Alicia Clark, Ph. D. (Anxiety into Action: How to Help the Chronically Disorganized Take Control) Anxiety has a volume curve. We need to be sensitive to the level of anxiety our client is facing and try to keep their anxiety at the top of the curve or at the ‘chatter’ level.

Time Management Panel with Sara Skillen, Cena Block, Ellen Faye, and Cindy Sullivan This was a wonderful panel discussion with each of the panelists describing their strategies for working with clients to manage their time better.

Leslie Hatch Gail, Ph.D. (From Deficit to Capacity: An Asset Based Approach to Challenging Disorganization) This focuses on what is working well for the client. Helping them to acknowledge and work with their strengths to achieve the best outcome.

In Conclusion: 

The ICD® Conference is one I hope never to miss. The opportunity to make connections with like-minded professionals (professional organizers, therapists, social workers) is one of the three reasons to make the effort to be there in-person. The atmosphere is one of collaboration and cooperation as we all sit and learn together from experts in their fields. If you’ve never been to an ICD® conference maybe this little review will push you to attend the ICD® Conference in 2024.

Diane N. Quintana is an ICD® Master Trainer, Certified Professional Organizer in Chronic Disorganization®, Certified Professional Organizer®, owner of DNQ Solutions, LLC and co-owner of Release Repurpose Reorganize LLC based in Atlanta, Georgia.


  • Thanks so much for sharing all this great informations, this is wonderful to be a part of it..

  • Kim says:

    Wow this just sounds so great. I know I would love it. I want to plan to go for next year. I believe a few from my area attend as well. Thanks for your recap.

    • Diane Quintana says:

      Thank you, Kim. Yes, I know quite a few from your area were there. Maybe you’ll join us in 2024?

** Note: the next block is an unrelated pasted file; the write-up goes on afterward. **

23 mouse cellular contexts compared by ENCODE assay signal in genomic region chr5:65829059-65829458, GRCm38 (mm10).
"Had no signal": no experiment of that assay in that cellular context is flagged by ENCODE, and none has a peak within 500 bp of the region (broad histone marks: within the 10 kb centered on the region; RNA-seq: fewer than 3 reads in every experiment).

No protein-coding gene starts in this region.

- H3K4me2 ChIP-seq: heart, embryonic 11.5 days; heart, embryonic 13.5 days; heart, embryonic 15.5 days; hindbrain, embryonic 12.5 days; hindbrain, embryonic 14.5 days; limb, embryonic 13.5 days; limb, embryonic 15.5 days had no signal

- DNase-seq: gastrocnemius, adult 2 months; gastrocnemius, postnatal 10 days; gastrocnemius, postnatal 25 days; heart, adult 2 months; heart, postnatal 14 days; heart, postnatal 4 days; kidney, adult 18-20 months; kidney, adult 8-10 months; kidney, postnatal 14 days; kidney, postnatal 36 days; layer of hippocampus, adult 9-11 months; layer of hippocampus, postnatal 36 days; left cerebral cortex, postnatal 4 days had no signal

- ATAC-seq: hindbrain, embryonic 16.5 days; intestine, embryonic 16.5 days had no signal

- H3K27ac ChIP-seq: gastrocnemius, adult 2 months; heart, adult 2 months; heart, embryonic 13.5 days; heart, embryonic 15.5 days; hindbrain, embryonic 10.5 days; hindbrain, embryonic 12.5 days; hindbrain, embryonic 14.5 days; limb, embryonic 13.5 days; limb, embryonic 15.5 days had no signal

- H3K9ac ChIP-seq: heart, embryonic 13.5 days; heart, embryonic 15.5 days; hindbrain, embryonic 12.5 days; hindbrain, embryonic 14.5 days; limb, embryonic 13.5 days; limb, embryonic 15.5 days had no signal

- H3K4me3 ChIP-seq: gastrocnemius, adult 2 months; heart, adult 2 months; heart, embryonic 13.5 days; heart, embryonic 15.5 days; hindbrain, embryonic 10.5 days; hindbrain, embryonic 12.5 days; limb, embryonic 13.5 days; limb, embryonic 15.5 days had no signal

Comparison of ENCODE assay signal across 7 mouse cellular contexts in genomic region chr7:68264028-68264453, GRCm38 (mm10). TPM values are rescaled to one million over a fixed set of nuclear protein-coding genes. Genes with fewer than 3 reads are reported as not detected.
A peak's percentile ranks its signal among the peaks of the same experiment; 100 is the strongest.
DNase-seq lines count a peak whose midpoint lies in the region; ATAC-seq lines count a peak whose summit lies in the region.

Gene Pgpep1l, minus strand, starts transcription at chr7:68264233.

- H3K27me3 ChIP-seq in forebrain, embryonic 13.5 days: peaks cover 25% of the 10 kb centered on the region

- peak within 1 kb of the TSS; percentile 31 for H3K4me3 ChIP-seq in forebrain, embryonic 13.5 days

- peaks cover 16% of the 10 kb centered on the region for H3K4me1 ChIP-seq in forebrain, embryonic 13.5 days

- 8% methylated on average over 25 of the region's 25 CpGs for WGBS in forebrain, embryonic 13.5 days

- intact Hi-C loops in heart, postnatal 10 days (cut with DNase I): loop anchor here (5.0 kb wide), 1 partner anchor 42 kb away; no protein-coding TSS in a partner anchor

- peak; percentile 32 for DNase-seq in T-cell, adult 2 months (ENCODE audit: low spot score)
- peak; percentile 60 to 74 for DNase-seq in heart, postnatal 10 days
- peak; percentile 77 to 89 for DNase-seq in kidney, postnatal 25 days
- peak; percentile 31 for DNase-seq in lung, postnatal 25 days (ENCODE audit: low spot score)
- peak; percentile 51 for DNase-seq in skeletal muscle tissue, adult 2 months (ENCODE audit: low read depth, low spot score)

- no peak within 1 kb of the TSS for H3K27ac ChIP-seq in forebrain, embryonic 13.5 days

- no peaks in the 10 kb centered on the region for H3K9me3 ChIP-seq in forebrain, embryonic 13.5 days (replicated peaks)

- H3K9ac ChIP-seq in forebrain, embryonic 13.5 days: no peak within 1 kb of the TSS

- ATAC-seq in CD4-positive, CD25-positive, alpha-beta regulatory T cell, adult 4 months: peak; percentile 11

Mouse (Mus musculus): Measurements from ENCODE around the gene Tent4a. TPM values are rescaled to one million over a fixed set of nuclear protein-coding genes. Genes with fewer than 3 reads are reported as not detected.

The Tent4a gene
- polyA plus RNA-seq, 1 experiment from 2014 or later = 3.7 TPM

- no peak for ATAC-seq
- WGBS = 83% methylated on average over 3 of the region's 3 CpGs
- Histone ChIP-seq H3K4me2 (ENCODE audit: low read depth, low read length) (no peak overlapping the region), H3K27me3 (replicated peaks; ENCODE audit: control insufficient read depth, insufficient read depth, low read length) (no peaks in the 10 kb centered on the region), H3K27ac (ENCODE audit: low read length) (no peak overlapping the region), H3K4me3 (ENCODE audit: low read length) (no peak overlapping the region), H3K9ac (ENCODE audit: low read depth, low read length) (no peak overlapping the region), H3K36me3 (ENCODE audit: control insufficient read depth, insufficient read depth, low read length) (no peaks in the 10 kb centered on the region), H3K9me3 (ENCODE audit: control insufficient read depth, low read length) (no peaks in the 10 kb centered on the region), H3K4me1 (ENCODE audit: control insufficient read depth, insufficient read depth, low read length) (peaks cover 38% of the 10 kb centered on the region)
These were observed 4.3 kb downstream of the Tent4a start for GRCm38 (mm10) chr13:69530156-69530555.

• I love the quote from Judith Kolberg! Many of my clients, as well as myself, have pivoted over the years in our respective small businesses. After reading your post, I visited the ICD website. Thank you!

  • Seana+Turner says:

    It sounds like you were a part of delivering a fantastic conference. ICD has an incredible reputation, and this conference always delivers wonderful content. I love that everyone attends all the sessions, allowing attendees to really process each session with one another. I’ve been seeing feedback from others who attended and I’m feeling lucky to be learning, even though I couldn’t be there!

  • Diane- Thank you so much for chairing this conference with Kim Cox and also for being a conference sponsor (with Jonda.) What a fantastic conference! I missed being in person together. Real-time hugs, smiles, and conversations were the best!

    I love the term “frolleagues,” which is new to me. That is exactly how it feels- our peeps are friends AND colleagues. How lucky are we?

    Your summaries and takeaways from each session are brilliant. Like you, this week I wrote about attending the conference. I had a difficult time distilling each session down to a few sentences. I appreciate how you did that.

    There is something so special about attending all sessions together. It becomes an integrated group journey. As you said, it gives us tons to talk about. I can’t wait for next year in Minneapolis!!!

  • You nailed it! I am sharing some new information about autism that I got from the conference with a client this morning.

  • Julie+Bestry says:

    What a fabulous recap. Although I’ve attended 19 NAPO conferences, I’m not an ICD subscriber and haven’t attended any of those, but it always sounds wonderful. I didn’t know that there were no competing sessions; I love the idea of everyone attending the same ones. I had just finished up with a client the Thursday your conference started when my phone blew up with texts, starting with Sara Skillen and Ellen Faye, sending me photos of Judith and her slide mentioning a post of mine. That was quite a surprise, and really made me wish I were there with all of you to get a greater sense of the context, which you’ve supplied.

    In particularly, some of this content really resonated. I’m so intrigued by “Rethinking Pathological Demand Avoidance: Lack of Ability or Act of Protest” because, although we’re always hearing about the importance of person-first language, my friends who report being on the autism spectrum uniformly tell me they prefer “autistic person,” much like I prefer being called a diabetic or diabetic person rather than a person with (or challenged by) diabetes. The term “pathological demand avoidance” is one with which I’m only tangentially familiar, so I’m headed off to learn more!

    I’ve only just begun to learn about Rejection Sensitive Dysphoria in recent months, and Dr. Tolin’s discussion of CBT sounds fascinating, too. I’m completely envious. Thank you for sharing all of this! You (and Kim Cox) obviously did a remarkable job putting this conference together. Brava!